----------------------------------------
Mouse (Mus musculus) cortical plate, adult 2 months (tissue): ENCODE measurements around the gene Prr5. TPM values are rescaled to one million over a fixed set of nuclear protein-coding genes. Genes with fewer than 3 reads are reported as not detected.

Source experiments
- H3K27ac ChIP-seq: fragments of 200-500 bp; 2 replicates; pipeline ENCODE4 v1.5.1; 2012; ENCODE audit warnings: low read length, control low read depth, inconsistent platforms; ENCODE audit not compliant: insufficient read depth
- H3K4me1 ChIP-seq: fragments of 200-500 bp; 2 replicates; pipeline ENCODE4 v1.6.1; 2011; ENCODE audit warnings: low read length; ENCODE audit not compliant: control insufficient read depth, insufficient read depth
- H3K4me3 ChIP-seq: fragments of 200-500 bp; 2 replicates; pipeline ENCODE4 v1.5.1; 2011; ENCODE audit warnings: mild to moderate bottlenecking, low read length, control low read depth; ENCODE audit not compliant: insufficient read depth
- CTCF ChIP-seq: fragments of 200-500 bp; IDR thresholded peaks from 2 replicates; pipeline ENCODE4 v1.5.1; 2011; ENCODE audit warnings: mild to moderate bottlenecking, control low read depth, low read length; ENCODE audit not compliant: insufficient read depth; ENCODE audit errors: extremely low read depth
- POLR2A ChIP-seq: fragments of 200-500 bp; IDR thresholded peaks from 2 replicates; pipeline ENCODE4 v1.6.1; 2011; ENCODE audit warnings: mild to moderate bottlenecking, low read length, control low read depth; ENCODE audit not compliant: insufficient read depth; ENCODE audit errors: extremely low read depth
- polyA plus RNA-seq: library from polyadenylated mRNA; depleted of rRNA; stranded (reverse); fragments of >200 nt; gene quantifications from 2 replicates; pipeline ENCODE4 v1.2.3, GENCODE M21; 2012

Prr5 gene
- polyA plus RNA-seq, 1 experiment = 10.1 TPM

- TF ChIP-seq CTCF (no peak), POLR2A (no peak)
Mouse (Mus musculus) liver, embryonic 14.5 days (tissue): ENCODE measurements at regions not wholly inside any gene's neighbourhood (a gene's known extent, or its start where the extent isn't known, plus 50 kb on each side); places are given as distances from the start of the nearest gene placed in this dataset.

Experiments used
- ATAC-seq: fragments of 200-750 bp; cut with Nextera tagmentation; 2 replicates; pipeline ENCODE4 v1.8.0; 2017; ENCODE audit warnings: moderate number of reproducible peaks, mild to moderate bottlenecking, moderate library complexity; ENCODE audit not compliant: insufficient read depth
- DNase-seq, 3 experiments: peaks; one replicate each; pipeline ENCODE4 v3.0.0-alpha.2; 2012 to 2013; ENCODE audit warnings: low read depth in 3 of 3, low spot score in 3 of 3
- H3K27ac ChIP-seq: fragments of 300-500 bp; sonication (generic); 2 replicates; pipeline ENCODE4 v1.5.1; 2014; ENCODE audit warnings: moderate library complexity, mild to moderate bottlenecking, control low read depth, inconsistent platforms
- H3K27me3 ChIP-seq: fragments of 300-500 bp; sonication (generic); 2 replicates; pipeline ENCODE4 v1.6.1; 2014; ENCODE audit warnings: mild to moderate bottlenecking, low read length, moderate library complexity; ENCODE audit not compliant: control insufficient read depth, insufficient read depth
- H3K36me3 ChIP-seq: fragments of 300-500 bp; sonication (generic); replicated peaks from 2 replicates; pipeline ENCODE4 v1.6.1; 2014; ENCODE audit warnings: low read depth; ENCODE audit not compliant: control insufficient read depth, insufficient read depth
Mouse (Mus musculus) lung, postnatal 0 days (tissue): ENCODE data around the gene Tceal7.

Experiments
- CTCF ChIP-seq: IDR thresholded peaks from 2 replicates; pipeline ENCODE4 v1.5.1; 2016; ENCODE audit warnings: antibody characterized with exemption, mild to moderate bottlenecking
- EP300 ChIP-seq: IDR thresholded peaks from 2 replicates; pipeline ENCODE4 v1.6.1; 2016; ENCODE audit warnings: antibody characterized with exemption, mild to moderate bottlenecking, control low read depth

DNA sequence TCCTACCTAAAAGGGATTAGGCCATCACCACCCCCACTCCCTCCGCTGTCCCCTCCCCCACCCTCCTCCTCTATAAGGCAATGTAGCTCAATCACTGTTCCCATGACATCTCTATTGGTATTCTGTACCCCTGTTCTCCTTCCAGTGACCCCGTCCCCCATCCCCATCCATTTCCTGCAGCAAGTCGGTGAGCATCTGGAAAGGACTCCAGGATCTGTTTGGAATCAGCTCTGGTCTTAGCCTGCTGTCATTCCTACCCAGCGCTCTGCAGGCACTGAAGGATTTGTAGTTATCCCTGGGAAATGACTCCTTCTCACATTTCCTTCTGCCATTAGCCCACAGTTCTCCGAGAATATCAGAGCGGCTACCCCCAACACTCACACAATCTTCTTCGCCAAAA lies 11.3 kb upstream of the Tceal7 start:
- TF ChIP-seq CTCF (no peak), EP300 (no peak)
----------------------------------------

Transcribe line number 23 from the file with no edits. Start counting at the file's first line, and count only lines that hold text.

DNA sequence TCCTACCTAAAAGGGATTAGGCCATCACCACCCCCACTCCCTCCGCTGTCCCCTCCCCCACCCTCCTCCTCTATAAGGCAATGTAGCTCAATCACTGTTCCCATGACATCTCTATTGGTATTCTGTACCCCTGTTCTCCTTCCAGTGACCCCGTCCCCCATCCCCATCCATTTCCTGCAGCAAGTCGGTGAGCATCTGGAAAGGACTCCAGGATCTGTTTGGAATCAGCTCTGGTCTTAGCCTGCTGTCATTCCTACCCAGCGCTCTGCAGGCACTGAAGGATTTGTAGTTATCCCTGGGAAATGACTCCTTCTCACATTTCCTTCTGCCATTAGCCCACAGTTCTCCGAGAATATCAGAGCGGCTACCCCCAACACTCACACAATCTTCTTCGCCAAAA lies 11.3 kb upstream of the Tceal7 start: